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NEC Philharmonia, Loebel / NEC Concert Choir / Stucker, Johnson/Brahms
Boston, Massachusetts
Tuesday, 2 December 2014 - 7:00 PM
7pm: Pre-Concert Talk
8pm: Concert

Although he called his work "A German Requiem," Brahms “would gladly have dispensed with that adjective and called his work 'A Human Requiem,'" reported the critic Michael Steinberg in his book "Choral Masterworks: A Listener’s Guide."

Steinberg continues: “The words that begin the Mass for the Dead in the Catholic liturgy are 'Grant them eternal rest, O Lord' but that is not the concern on Brahms’s mind. The dead are not mentioned in 'A German Requiem' until the penultimate section, and then it is in the phrase 'the dead shall be raised incorruptible.' And when the last movement begins with the words from 'Revelation,' 'Blessed are the dead which die in the Lord from henceforth,' we hear not anxious or ardent prayer, but the voice of assured faith. Brahms’s address is to us, the living who remain to mourn and suffer. The verse from 'Revelation' which ends 'A German Requiem' closes the circle that begins with the Beatitude 'Blessed are they that mourn, for they shall be comforted.'"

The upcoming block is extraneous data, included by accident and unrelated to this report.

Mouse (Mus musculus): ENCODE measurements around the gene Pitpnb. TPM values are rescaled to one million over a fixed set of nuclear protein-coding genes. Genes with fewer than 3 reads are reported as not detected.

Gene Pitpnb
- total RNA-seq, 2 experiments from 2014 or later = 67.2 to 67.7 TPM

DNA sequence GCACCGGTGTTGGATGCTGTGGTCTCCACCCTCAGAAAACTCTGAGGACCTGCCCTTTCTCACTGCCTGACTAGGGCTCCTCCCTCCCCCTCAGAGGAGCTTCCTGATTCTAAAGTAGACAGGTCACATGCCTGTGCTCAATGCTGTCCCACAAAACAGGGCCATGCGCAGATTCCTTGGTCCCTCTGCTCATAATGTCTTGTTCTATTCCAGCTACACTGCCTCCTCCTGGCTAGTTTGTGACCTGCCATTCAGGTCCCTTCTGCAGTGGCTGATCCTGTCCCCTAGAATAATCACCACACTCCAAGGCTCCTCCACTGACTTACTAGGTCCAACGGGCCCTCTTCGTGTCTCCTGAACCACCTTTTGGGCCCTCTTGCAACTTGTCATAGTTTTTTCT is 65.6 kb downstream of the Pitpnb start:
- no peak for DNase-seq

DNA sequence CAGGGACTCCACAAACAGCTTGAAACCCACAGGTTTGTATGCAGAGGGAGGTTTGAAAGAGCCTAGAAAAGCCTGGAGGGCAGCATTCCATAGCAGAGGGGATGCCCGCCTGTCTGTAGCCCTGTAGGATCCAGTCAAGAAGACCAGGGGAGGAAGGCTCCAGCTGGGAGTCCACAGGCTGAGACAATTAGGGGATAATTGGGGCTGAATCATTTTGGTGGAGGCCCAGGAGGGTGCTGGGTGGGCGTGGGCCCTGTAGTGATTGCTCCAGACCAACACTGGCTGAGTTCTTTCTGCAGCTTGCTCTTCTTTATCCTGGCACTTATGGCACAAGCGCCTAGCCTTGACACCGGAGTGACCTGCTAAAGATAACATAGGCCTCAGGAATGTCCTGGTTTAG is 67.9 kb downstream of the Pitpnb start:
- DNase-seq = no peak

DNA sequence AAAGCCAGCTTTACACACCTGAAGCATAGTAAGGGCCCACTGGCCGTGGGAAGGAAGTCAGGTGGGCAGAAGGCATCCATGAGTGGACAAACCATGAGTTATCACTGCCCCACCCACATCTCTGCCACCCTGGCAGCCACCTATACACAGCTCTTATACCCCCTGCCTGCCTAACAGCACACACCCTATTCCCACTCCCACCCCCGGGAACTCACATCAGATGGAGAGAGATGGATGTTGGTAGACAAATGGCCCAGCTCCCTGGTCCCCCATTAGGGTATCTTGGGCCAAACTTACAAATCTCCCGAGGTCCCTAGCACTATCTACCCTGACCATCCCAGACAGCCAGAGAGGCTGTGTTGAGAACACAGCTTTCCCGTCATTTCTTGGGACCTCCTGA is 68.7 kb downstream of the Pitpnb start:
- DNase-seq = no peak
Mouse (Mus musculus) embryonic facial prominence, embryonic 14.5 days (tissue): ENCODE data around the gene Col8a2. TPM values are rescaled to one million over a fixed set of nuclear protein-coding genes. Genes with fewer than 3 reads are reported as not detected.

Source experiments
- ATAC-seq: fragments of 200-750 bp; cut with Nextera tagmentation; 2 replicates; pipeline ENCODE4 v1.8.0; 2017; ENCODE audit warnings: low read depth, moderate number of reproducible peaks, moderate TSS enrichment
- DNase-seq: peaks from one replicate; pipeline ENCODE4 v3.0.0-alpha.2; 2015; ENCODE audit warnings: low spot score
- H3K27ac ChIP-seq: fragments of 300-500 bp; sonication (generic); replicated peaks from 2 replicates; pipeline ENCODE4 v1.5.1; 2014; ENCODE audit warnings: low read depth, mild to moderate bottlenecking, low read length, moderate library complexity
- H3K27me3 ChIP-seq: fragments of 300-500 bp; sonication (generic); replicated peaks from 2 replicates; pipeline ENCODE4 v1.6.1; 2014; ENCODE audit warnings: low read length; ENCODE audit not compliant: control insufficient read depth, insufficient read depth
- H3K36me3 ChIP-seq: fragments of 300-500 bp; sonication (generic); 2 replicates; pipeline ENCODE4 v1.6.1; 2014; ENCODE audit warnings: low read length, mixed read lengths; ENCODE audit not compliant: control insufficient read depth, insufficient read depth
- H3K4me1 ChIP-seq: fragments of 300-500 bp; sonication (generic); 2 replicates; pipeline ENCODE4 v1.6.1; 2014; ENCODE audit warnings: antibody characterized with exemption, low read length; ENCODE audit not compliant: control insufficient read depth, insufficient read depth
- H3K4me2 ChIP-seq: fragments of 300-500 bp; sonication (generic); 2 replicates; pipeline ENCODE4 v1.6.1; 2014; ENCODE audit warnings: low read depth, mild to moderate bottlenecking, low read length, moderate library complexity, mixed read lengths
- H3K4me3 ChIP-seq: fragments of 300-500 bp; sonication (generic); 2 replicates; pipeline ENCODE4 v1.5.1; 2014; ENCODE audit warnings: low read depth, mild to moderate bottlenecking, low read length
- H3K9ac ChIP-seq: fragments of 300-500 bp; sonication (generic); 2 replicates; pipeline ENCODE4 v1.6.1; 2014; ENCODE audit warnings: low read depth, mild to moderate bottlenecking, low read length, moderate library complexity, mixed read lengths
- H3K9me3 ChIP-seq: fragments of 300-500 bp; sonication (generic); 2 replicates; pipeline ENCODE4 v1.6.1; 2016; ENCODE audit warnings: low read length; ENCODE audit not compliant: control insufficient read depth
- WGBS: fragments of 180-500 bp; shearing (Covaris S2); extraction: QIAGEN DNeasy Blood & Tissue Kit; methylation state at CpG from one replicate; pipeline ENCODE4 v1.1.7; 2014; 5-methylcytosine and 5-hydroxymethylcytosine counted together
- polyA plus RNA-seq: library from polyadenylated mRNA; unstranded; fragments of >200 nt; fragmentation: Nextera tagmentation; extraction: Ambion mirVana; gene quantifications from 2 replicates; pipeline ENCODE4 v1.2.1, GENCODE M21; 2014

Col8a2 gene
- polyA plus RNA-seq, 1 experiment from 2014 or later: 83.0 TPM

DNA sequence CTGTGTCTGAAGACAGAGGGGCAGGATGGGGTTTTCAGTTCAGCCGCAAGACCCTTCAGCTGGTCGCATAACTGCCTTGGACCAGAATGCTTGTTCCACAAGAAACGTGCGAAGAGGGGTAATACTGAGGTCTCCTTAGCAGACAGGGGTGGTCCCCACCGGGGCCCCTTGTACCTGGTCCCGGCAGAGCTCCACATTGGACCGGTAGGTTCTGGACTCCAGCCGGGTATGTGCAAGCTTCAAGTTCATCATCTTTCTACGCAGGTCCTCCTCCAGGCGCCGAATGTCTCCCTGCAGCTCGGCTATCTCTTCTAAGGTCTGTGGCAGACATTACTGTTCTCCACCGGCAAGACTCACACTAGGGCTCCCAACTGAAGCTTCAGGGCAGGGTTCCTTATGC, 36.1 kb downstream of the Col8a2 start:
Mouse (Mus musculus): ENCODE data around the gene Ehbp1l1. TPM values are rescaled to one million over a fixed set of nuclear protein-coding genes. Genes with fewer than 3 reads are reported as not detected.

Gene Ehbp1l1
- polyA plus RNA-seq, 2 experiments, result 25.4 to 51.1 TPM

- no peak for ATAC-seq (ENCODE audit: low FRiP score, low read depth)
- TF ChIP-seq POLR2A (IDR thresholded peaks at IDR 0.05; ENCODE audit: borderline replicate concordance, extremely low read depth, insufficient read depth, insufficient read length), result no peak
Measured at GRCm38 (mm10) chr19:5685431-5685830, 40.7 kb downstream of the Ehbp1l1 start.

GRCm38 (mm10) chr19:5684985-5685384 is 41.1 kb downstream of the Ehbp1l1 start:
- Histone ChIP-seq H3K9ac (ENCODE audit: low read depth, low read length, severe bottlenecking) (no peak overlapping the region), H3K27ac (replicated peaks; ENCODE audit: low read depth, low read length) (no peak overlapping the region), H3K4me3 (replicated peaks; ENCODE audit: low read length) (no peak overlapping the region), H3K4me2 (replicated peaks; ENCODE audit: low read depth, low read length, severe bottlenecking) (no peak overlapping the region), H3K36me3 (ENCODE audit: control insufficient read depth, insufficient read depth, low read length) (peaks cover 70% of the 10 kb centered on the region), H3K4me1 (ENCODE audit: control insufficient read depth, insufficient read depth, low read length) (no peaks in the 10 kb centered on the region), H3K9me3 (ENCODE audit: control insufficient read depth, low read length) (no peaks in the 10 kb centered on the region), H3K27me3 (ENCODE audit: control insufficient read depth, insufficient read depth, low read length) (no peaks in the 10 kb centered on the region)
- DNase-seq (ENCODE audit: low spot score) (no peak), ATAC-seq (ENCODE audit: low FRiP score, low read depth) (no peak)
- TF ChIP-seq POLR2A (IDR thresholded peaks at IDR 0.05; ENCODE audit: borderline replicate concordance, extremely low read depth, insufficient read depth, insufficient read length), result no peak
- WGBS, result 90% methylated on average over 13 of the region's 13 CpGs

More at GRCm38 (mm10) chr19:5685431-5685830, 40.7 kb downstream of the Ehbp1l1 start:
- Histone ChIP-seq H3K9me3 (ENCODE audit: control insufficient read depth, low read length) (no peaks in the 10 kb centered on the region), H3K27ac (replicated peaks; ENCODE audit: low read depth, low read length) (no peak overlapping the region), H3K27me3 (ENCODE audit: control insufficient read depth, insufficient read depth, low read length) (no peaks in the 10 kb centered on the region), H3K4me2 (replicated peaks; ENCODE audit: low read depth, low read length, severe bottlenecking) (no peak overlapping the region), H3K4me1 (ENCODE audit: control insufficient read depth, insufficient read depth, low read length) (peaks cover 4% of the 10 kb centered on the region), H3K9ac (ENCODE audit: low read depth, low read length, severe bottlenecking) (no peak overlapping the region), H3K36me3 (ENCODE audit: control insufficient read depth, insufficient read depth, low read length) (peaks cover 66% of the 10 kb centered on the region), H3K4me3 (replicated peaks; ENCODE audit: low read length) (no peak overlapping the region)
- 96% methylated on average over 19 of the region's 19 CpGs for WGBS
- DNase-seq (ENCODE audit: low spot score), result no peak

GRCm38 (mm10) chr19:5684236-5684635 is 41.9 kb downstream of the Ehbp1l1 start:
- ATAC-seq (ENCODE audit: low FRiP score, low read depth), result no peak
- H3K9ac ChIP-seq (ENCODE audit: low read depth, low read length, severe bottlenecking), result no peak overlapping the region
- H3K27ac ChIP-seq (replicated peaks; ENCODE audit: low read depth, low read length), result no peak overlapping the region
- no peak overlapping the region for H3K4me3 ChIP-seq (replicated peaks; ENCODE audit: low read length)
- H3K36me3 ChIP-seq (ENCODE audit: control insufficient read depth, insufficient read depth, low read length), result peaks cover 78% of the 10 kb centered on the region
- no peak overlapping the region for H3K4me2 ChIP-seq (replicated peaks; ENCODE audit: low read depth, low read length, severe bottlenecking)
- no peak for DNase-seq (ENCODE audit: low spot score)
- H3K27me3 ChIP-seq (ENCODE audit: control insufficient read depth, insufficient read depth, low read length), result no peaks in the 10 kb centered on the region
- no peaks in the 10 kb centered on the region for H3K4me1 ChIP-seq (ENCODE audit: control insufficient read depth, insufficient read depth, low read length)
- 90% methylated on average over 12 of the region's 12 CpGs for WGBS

Tonight's performance by the NEC Concert Choir reprises performances by the chorus last April with the New Haven Symphony. Come early for a pre-concert talk with Anne Hallmark of NEC's Department of Music History and Musicology and NEC Director of Choral Activities Erica Washburn.
Program Click for more info
Brahms: A German Requiem
CHORUS: Selig sind, die da Leid tragen
CHORUS: Denn alles Fleisch, es ist wie Gras
BARITONE, CHORUS: Herr, lehre doch mich
CHORUS: Wie lieblich sind deine Wohnungen
SOPRANO, CHORUS: Ihr habt nun Traurigkeit
BARITONE, CHORUS: Denn wir haben hie keine bleibende Statt
CHORUS: Selig sind die Toten
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